Saint George

Saint George

In 2011 Portugal suffered from a crippling financial crisis that resulted in the country borrowing large sums of money from the troika – the EU, the IMF and the ECB as part of a long-term bailout strategy. This lead to harsh austerity measures that reduced public spending and basically squeezed the common man. At the start of Saint George, we are informed that as a consequence of this happening, many agencies sprang up in Portugal that bought debt from banks and took over the responsibility of ensuring money owed was collected, often with violent consequences.

In the film Jorge is an aging boxer short on funds. He makes ends meets by working in a factory on the brink of closure but also participating in matches on the side. When his ex-wife announces her intention to leave soon for Brazil with their young son in tow and with life under a dominating father becoming more unbearable, Jorge reluctantly accepts work as a hired hand in one of these debt-collecting agencies. This setup is ripe with possibilities – a pugilist with a moral dilemma forced to use his physicality to punish, intimidate and threaten victims of a larger social problem. The film however never completely delivers on these promises.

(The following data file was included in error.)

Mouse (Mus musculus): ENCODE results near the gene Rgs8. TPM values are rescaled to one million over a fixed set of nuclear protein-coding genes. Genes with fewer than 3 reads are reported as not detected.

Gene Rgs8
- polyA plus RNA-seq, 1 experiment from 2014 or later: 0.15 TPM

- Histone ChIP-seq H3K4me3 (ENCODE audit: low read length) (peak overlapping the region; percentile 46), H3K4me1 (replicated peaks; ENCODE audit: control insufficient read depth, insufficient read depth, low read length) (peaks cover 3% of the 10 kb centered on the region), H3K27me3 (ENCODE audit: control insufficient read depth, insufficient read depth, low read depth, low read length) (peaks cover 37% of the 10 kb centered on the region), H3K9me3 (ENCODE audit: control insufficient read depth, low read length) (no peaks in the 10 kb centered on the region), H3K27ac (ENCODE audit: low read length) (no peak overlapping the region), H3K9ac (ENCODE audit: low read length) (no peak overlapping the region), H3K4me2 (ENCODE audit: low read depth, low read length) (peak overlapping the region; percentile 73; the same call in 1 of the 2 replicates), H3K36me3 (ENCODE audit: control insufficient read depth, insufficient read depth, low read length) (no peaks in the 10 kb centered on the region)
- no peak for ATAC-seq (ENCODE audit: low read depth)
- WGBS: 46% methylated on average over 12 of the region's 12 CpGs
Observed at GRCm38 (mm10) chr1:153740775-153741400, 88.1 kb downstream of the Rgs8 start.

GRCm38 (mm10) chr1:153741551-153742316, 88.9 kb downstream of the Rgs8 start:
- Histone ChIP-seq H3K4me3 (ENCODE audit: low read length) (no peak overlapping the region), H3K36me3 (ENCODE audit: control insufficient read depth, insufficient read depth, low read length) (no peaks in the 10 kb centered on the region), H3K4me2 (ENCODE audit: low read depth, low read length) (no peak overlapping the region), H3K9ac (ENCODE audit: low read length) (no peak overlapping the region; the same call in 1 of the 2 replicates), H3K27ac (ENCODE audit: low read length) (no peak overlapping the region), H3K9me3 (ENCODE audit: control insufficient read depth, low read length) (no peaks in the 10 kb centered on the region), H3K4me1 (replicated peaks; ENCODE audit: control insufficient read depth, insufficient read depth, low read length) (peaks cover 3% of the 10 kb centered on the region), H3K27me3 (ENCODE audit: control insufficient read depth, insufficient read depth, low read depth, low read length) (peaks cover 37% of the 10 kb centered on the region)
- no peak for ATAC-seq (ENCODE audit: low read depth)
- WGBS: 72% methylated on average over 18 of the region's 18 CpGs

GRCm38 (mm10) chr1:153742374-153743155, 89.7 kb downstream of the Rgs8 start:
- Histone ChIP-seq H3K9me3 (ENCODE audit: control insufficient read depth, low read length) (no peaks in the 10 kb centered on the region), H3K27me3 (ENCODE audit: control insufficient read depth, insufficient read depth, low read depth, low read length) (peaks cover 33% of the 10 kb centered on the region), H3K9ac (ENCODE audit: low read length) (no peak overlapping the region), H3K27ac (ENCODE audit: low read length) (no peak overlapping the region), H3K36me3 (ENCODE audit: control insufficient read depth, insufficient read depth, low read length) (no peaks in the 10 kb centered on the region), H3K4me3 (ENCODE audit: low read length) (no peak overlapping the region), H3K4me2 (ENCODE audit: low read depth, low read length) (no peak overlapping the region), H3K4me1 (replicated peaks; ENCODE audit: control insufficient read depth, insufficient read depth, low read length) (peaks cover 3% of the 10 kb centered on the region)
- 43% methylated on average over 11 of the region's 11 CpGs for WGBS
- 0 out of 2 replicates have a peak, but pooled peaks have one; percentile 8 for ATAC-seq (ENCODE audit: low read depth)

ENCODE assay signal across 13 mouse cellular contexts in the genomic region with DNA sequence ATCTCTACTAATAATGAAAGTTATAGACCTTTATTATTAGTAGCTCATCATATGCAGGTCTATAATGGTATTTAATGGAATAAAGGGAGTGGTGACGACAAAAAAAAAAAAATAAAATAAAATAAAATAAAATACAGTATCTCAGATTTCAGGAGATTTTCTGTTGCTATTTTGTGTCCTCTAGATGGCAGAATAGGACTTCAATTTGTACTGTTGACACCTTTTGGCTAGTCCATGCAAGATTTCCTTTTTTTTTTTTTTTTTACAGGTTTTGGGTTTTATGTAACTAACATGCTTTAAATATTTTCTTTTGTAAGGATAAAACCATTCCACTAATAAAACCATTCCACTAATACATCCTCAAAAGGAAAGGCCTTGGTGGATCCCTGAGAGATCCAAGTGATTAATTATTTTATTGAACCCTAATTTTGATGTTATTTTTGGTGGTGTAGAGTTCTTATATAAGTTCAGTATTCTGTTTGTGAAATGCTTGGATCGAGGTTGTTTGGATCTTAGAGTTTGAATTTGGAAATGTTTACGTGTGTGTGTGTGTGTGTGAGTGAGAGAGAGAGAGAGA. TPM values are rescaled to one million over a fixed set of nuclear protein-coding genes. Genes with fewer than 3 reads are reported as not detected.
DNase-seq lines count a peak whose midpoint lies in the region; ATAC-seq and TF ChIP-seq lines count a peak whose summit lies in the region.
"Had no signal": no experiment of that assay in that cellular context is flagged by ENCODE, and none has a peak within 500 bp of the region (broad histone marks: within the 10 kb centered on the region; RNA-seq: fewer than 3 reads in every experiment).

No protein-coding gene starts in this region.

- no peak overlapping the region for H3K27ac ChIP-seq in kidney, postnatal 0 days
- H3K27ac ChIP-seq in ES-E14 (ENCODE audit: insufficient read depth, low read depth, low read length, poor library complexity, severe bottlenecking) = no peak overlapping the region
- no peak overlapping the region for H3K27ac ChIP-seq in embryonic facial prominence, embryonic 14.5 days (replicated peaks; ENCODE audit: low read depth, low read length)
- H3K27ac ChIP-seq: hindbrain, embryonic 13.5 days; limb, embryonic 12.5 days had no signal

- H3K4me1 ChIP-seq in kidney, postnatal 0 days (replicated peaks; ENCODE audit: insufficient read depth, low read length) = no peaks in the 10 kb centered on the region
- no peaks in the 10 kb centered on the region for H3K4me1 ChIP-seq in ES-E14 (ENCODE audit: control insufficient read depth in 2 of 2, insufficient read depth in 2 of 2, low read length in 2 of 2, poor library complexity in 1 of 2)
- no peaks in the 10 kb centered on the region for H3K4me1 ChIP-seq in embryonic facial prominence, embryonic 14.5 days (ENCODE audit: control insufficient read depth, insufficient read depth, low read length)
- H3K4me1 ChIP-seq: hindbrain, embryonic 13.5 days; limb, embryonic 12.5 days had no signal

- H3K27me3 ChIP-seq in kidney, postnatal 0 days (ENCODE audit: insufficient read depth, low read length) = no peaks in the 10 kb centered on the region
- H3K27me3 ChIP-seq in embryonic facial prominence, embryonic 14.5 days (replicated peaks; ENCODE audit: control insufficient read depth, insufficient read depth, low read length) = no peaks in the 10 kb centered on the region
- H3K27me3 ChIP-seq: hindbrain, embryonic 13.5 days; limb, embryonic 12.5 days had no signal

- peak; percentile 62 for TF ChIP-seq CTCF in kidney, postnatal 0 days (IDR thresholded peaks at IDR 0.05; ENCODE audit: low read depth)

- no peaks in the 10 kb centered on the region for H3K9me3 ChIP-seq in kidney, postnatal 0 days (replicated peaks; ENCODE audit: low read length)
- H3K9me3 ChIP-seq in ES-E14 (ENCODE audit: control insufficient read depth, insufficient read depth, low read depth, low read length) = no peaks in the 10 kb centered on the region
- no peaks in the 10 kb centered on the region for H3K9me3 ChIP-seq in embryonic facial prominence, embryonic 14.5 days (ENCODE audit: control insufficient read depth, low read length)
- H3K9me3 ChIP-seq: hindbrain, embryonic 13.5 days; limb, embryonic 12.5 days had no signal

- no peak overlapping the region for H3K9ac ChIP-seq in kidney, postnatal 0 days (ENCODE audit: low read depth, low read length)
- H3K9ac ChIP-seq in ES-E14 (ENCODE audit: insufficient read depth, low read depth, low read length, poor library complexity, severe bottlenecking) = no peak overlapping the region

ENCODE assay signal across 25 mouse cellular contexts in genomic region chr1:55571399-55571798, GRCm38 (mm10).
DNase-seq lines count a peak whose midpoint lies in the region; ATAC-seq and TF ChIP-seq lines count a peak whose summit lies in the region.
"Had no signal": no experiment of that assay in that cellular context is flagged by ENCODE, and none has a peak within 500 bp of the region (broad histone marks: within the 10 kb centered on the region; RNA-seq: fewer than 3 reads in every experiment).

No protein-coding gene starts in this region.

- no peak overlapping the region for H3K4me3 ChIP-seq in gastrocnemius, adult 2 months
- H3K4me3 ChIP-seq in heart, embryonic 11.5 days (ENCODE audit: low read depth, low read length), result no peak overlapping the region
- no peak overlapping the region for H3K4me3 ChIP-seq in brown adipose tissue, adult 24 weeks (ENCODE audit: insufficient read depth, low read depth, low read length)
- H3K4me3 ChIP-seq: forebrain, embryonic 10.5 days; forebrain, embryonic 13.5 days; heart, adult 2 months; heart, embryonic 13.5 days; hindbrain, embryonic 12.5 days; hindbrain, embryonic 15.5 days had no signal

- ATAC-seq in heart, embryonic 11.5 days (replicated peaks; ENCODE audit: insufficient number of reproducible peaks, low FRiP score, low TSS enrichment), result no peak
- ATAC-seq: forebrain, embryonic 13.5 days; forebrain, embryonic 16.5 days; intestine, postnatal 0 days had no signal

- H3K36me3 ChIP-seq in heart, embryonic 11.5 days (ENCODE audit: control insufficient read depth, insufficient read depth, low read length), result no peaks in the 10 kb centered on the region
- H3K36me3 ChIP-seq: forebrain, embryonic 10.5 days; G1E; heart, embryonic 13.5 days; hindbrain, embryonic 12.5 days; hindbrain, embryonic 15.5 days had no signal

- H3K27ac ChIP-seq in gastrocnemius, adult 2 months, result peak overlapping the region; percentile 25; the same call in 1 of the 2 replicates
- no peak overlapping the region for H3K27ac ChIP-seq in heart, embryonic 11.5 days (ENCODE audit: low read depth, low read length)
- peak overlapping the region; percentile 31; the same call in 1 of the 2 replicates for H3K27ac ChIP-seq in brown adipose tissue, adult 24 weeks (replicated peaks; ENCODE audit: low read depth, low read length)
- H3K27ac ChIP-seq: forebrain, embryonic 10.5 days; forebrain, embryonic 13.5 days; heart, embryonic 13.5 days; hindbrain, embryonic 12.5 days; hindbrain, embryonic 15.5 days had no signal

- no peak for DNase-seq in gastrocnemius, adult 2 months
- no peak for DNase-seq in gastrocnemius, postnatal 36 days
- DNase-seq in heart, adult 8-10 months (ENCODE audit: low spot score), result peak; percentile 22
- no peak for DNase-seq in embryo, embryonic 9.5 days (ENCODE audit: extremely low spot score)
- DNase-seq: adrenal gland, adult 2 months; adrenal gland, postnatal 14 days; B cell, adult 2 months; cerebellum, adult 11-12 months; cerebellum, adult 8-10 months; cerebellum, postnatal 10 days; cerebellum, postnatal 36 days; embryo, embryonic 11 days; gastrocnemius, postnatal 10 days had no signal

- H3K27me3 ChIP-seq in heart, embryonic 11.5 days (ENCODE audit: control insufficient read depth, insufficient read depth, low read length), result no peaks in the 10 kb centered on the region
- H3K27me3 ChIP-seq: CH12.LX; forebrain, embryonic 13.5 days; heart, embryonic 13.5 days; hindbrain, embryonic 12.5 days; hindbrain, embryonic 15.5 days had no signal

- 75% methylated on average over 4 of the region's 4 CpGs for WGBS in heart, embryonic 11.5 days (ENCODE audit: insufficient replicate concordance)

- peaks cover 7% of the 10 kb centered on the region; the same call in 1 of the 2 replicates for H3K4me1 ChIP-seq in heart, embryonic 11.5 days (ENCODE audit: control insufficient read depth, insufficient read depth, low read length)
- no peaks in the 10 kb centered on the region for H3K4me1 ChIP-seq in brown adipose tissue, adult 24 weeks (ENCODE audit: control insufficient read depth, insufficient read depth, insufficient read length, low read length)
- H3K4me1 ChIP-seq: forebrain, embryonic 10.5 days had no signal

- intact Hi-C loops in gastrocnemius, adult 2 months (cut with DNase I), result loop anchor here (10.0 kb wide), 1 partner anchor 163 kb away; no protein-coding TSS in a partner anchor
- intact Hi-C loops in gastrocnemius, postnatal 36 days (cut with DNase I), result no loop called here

To start with, the storytelling feels too passive and distant for us to ever become emotionally invested in the problems of the individuals Jorge is meant to pursue. Compare this to the direct harshness with which Ramin Bahrani’s superior 99 Homes approached the similar situation of a commoner who has to unwillingly accept work as the person responsible for evicting people on behalf of banks due to their inability to make their mortgage payments. Even the director’s method – employing a cinéma vérité approach using natural lighting, following his subjects for long durations and an interesting setup that focuses on the downtrodden of society in a way that would make the acclaimed Dardenne brothers proud, doesn’t completely work because it gets repetitive in the absence of any real narrative tension. Ultimately, even though Saint George possesses a stimulating subject matter and setup, it never really manages to create a compelling drama out it.

Rating: ★★☆☆☆


About Faizan Rashid

A veteran Dubai based film critic, Faizan has been reviewing movies for nearly a decade. His work has been published in local newspapers such as 7days and on prestigious online websites such as MSN Arabia and